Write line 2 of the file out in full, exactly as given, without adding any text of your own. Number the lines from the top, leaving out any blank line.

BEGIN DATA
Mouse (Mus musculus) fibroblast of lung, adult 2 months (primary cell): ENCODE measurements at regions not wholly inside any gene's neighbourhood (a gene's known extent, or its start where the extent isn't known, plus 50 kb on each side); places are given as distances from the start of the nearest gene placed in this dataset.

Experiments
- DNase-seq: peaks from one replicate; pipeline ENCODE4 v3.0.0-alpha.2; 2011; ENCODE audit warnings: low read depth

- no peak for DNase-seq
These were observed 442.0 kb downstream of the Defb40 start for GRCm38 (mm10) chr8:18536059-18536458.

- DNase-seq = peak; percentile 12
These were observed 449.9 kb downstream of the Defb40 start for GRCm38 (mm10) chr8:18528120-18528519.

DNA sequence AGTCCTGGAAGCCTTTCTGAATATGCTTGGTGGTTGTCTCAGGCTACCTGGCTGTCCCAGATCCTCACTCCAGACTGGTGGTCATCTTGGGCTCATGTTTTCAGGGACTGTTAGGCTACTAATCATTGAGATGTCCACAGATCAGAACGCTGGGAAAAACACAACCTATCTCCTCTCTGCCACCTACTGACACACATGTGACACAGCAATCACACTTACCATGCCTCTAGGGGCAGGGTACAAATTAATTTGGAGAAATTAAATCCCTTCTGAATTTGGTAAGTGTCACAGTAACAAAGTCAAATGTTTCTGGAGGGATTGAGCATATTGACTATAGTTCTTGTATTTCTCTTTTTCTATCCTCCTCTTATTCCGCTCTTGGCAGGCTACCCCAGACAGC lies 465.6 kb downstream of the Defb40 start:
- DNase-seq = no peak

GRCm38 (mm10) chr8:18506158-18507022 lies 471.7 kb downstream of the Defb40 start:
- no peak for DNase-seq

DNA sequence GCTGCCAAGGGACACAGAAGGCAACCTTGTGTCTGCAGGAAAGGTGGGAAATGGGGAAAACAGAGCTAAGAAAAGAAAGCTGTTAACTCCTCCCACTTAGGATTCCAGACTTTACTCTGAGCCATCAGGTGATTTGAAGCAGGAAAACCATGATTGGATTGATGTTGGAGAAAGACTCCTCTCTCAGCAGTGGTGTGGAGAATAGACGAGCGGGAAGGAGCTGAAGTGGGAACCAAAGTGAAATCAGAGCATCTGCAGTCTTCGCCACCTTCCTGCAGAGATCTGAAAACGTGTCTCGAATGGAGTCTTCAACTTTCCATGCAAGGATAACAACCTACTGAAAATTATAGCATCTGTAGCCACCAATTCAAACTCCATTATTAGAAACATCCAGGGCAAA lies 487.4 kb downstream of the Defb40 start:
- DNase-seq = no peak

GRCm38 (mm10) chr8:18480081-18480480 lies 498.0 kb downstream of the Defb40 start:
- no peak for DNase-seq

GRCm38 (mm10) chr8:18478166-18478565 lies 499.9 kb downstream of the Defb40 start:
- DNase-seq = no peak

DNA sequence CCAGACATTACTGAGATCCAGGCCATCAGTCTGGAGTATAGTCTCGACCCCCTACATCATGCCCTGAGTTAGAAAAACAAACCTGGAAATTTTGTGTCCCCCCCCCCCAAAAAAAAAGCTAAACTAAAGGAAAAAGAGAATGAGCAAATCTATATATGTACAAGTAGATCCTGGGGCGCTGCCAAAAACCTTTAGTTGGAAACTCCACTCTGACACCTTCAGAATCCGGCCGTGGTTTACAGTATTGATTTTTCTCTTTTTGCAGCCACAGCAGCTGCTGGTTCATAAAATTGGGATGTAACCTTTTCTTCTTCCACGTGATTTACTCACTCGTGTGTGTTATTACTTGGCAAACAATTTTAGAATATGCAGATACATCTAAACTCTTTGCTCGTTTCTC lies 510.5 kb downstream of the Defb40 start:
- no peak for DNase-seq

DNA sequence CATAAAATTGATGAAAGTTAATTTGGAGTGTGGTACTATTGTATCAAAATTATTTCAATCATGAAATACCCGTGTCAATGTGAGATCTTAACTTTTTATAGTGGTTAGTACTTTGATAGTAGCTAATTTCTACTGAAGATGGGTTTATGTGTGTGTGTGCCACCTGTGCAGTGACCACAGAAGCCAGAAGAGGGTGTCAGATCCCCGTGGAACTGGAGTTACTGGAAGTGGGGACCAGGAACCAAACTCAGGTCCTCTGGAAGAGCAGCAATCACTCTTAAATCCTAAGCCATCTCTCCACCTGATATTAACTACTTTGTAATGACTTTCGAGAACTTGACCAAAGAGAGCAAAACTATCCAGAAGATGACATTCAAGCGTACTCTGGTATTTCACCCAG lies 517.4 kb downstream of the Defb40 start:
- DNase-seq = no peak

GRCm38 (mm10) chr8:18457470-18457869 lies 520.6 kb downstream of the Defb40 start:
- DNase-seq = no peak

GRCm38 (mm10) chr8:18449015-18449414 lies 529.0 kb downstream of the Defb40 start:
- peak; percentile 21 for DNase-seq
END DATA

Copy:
Experiments